Goodwills can act as professional executors in your Will. So why should you take advantage of this?
When you make your Will, you should appoint executors. The job of an executor or executors is to ensure that the estate is administer correctly, in accordance to the instructions in your Will, and in accordance with the law and current conventions.
Why appoint professional executors in your Will?
If an executor makes a mistake, this could leave them liable, both financially and legally. A lot of responsibility will be put on loved ones who may have no legal experience, and could easily make a mistake.
An experienced executor will know when to use a deed of variation to maximum effect, claim unused allowances, ensure trusts are set up correctly, that assets are valued correctly, and that tax is paid correctly and on time.
Professional executors will also keep records in case the administration of the estate is investigated, maybe by HMRC or third-party creditors such as finance companies.
Is the cost prohibitive?
Some people initially shy away from professional executors as they are concerned about the cost, but it is important that your loved ones aren’t left financially or legally liable if they make a mistake. It is also important that the beneficiaries do not lose out because tax has not been minimised, or that assets are not protected from outside influences.
Where property and trusts are involved, we recommend that you appoint professional executors. You should also consider professional executors where the Will might be challenged, there might be a tax liability, or if there are outstanding debts.
Goodwills Fees are typically very competitive, and in most cases are around 1.5% to 2% of the estate, depending on the size of the estate and the work involved, our prices can be much lower. Assuming the worst case scenario, should we act as professional executors there will still be about 98% of the estate remaining after our costs have been paid.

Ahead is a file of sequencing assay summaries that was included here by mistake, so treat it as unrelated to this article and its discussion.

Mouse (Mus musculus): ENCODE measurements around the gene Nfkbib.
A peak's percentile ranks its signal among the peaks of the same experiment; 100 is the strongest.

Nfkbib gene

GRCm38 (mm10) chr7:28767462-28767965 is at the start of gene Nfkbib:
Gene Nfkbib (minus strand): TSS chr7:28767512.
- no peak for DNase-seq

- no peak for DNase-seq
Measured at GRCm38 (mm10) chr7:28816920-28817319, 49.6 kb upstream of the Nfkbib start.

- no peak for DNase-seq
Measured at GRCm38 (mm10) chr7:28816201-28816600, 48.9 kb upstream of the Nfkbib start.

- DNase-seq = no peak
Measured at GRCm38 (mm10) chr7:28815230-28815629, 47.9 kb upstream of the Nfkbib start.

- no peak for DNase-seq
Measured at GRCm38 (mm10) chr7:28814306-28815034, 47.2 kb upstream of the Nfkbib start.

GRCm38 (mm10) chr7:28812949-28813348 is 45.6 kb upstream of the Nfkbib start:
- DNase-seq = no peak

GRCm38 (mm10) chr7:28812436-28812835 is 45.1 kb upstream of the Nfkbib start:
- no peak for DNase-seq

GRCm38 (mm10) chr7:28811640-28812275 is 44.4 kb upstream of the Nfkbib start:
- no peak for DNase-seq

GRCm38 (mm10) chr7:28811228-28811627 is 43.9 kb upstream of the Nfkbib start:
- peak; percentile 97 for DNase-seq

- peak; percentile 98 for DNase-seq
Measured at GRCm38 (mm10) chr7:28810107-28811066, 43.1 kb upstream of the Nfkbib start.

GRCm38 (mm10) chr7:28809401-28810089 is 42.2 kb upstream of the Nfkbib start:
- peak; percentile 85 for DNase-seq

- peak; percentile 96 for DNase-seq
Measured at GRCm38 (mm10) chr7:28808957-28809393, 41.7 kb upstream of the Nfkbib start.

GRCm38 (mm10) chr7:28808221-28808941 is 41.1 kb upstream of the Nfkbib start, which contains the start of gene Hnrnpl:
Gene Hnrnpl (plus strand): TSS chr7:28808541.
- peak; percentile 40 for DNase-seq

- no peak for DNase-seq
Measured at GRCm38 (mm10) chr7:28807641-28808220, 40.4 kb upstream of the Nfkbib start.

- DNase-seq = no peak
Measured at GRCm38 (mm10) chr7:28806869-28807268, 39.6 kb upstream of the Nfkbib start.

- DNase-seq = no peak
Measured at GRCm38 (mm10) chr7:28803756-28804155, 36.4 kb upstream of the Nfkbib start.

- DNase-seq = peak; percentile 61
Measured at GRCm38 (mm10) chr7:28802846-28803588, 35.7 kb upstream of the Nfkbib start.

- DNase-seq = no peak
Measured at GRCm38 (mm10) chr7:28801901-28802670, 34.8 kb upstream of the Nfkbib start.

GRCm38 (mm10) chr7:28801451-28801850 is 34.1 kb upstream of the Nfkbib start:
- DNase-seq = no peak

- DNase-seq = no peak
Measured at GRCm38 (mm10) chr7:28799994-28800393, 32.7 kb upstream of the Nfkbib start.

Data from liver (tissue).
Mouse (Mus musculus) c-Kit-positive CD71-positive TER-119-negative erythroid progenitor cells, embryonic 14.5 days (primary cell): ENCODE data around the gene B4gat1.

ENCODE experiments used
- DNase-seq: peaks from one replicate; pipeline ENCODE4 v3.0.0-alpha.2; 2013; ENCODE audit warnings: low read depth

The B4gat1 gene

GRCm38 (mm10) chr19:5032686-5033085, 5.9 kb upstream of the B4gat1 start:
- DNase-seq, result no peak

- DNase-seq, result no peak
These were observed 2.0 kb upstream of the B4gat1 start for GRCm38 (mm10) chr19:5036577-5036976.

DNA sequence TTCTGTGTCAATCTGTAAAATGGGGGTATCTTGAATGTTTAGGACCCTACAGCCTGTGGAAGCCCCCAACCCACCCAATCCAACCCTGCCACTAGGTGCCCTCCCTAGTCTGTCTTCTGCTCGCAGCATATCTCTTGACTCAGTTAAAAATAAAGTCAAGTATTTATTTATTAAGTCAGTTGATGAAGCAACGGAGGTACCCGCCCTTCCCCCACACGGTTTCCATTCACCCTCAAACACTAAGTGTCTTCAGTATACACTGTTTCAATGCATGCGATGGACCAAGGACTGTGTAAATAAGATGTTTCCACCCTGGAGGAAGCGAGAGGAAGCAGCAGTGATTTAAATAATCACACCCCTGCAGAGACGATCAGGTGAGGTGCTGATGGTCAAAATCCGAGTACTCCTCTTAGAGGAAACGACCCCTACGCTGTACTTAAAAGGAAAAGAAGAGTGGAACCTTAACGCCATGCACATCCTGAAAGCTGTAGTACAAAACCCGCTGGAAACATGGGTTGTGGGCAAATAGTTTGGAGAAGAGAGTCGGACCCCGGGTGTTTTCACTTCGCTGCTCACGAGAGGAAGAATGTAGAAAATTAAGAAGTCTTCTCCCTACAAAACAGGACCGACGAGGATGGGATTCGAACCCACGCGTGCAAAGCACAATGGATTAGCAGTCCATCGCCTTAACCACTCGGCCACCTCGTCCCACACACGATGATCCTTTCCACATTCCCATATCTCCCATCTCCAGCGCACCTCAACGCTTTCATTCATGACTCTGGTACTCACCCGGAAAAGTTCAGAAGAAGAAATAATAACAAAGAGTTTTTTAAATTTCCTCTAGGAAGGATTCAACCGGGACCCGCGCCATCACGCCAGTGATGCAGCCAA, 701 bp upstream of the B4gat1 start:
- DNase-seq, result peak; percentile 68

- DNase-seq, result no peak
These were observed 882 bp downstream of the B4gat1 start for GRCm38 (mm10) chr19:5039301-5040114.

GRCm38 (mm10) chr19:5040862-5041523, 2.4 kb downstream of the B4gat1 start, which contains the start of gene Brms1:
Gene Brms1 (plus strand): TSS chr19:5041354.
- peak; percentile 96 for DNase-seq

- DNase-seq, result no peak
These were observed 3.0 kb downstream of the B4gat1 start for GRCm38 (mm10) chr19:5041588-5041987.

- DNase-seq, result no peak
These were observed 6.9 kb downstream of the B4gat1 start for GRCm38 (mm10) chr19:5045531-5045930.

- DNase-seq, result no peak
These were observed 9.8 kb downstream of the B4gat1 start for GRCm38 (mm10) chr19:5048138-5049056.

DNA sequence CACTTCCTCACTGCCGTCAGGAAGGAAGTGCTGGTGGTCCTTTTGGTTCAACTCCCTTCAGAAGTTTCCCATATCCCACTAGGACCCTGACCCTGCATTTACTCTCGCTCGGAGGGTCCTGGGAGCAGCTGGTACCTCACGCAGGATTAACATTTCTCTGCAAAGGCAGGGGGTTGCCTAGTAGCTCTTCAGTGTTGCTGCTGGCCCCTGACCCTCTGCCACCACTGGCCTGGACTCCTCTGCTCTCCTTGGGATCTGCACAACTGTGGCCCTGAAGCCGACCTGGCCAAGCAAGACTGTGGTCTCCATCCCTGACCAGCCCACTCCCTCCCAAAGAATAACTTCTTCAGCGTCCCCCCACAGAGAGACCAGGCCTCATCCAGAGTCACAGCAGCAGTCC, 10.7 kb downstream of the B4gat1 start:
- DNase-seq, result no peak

Putting the cost in perspective
A great question to ask yourself is whether it is better for your beneficiaries to receive 98% or more of the estate, less costs and tax, and ensure that everything is done properly, and loved ones do not end up taking on the liability of doing the work, or is it better to try and keep that 2% (or less) and hope they can do it correctly.
- As an example, someone who would inherit £100,000 would get £98,000 or more after costs.
- An incorrectly set up trust could cost the beneficiaries the entire assets put into that trust. A property gifted incorrectly could end up with an additional tax bill of hundreds of thousands of pounds. Cutting corners to save a few pounds could end up costing many times more in missed opportunities, fines or tax liabilities.
The responsibilities of an executor
See below for further information about the responsibilities of an executor, and the responsibilities we can take on in a professional executor capacity.
- Apply for the grant of probate